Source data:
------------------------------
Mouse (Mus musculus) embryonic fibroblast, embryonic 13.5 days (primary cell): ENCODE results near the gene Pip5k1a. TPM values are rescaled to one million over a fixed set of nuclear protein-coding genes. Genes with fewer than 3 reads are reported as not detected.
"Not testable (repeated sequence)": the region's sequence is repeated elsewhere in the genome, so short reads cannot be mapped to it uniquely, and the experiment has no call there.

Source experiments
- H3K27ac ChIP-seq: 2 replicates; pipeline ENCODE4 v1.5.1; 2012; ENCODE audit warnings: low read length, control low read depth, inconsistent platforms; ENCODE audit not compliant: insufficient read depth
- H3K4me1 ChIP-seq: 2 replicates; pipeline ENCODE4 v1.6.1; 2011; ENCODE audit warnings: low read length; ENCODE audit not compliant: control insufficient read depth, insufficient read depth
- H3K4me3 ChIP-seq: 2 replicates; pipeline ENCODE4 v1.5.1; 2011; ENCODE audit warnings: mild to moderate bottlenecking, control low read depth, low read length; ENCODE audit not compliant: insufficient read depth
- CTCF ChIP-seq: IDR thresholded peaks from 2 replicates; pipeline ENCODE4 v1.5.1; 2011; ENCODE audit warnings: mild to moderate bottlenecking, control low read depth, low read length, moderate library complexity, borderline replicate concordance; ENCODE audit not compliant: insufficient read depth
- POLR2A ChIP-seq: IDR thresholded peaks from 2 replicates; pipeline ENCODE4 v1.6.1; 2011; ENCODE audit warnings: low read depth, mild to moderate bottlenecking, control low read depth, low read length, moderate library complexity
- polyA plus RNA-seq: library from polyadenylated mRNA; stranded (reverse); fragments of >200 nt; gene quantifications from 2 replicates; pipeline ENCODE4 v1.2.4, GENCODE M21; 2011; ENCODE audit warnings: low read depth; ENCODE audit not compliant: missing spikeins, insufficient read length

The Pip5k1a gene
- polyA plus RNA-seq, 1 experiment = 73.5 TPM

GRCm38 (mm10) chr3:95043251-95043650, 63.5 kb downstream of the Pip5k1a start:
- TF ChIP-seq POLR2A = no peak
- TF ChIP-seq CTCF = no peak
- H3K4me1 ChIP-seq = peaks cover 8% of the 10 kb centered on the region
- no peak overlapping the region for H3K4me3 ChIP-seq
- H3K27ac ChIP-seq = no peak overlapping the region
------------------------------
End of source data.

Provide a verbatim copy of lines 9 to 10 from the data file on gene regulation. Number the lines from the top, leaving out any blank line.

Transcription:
- polyA plus RNA-seq: library from polyadenylated mRNA; stranded (reverse); fragments of >200 nt; gene quantifications from 2 replicates; pipeline ENCODE4 v1.2.4, GENCODE M21; 2011; ENCODE audit warnings: low read depth; ENCODE audit not compliant: missing spikeins, insufficient read length

The Pip5k1a gene